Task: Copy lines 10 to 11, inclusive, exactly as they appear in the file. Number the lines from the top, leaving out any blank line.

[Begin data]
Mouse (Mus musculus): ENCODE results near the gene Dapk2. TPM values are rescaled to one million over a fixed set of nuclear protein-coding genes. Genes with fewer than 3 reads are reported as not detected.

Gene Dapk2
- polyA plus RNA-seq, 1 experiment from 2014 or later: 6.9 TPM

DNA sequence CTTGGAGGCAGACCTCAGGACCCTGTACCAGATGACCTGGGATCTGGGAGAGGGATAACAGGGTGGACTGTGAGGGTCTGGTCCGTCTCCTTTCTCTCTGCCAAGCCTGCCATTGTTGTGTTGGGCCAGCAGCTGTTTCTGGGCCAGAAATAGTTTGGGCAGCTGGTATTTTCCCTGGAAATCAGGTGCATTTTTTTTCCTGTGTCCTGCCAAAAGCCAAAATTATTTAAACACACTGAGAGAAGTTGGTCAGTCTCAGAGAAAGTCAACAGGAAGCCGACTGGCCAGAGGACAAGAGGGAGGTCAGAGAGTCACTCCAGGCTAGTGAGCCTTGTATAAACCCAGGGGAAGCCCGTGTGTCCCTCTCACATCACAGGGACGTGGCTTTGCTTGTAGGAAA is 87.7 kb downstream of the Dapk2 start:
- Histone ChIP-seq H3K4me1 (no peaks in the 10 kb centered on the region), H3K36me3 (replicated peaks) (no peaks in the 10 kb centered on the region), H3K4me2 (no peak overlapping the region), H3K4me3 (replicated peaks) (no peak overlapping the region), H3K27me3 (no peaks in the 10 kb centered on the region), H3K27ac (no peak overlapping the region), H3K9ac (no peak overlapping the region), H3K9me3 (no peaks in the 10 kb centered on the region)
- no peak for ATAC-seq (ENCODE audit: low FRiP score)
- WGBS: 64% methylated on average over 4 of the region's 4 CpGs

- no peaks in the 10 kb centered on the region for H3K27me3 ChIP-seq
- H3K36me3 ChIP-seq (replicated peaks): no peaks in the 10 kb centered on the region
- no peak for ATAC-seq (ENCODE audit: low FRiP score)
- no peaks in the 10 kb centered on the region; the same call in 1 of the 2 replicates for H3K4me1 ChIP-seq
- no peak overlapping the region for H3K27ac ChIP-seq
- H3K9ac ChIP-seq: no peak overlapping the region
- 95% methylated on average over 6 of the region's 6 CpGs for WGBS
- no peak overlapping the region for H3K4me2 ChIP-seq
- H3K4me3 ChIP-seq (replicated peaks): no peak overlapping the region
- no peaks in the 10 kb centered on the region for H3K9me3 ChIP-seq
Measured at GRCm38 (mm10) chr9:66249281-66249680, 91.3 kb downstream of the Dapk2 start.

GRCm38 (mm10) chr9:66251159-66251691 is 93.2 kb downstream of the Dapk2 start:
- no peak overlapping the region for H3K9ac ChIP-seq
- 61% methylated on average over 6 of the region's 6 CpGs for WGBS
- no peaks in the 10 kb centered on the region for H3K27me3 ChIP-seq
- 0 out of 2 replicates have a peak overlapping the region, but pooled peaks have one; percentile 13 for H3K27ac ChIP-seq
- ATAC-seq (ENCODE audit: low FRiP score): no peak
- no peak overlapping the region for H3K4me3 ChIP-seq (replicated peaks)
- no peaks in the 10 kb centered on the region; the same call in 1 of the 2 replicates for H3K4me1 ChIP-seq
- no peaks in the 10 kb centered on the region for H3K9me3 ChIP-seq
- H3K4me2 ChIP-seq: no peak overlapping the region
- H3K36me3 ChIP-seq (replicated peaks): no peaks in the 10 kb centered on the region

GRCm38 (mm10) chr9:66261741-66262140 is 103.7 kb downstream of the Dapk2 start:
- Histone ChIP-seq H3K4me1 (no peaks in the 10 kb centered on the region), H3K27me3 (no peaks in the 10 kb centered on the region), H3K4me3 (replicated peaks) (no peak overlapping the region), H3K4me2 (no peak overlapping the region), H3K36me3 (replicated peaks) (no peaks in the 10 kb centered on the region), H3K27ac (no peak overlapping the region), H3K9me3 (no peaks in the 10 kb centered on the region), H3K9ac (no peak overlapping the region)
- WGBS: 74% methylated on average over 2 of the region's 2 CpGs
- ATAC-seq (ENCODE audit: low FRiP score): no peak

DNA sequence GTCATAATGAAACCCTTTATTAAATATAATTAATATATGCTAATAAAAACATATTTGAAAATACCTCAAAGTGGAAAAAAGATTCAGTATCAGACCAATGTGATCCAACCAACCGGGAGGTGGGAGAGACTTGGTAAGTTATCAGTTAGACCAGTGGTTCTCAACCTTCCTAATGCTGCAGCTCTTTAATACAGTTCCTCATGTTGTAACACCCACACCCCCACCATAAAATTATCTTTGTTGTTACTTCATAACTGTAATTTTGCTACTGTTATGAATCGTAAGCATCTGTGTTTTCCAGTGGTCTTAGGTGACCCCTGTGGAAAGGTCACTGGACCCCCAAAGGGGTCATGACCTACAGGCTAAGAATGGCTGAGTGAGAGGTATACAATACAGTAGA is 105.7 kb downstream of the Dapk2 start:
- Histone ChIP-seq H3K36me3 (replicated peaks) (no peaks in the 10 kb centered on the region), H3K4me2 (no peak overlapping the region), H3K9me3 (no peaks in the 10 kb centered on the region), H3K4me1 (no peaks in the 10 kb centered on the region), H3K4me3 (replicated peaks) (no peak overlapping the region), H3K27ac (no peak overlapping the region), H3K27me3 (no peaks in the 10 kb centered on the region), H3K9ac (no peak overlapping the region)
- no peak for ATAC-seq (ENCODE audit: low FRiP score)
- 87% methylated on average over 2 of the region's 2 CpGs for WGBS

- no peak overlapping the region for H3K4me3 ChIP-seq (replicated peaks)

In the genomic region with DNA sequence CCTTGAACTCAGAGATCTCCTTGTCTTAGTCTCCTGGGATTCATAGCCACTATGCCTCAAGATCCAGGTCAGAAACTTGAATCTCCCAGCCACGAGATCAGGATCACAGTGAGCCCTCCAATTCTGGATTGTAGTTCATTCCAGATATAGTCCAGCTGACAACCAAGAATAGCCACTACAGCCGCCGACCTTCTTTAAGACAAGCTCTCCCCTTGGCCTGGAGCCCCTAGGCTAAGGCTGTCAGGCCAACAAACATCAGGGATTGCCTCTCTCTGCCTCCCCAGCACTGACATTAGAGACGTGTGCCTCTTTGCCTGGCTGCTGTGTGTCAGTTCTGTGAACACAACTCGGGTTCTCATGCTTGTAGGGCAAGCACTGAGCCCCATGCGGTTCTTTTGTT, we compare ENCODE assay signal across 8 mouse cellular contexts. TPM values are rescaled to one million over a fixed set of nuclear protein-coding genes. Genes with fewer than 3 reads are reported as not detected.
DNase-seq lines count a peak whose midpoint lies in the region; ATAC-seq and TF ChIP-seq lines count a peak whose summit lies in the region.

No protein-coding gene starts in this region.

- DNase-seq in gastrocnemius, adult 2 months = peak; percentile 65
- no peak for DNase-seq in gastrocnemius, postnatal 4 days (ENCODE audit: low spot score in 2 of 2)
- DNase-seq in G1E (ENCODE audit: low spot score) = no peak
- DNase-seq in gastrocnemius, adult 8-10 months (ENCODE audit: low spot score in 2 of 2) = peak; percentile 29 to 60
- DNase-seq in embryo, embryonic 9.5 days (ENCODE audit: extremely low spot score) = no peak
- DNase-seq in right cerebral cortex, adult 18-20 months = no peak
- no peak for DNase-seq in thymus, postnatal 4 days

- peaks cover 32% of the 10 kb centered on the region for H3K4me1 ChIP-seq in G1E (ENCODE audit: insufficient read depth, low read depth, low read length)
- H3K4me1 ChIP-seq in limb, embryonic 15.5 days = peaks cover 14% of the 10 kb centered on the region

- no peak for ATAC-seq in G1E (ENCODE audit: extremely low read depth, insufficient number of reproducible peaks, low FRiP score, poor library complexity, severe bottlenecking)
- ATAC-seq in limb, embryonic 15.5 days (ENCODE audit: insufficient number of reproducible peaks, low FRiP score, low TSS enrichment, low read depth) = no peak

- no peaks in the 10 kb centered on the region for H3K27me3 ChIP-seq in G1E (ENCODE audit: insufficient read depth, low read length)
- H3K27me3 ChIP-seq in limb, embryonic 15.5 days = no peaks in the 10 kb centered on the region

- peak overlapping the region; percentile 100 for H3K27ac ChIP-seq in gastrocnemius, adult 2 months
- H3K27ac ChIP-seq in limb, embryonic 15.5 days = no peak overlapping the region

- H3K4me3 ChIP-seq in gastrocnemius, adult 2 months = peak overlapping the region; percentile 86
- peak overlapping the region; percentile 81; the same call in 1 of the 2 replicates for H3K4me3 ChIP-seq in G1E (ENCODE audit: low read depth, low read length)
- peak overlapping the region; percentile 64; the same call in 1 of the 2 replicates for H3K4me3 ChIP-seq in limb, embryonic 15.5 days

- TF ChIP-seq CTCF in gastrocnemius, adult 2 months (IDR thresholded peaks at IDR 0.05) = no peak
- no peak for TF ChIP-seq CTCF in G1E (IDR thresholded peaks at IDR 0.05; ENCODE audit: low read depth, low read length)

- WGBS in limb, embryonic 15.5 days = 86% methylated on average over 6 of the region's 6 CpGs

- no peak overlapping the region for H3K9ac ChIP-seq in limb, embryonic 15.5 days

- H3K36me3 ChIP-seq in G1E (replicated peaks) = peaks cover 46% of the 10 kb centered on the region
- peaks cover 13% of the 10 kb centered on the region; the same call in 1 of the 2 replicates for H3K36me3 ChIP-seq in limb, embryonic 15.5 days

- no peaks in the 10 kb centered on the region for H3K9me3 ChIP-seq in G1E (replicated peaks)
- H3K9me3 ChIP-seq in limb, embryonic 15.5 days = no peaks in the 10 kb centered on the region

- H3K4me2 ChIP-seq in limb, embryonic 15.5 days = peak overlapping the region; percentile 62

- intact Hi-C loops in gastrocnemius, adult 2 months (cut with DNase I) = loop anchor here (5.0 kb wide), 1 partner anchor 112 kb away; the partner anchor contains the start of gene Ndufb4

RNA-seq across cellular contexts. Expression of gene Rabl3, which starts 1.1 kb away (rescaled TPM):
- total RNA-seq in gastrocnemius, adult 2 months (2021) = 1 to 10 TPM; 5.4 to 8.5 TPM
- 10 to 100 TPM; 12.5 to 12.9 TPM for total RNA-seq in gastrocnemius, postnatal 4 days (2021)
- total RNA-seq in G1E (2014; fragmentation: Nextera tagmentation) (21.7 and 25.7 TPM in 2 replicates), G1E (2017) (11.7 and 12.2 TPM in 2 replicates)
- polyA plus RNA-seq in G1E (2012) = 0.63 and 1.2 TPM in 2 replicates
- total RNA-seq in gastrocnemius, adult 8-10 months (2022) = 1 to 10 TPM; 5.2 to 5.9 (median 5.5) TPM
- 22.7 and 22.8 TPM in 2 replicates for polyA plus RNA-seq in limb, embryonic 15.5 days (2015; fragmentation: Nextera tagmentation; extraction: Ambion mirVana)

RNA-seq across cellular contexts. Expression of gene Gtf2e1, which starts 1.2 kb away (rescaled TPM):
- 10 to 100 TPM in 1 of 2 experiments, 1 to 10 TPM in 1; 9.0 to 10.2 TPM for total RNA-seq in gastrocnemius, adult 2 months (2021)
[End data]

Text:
- no peak for ATAC-seq (ENCODE audit: low FRiP score)
- no peaks in the 10 kb centered on the region; the same call in 1 of the 2 replicates for H3K4me1 ChIP-seq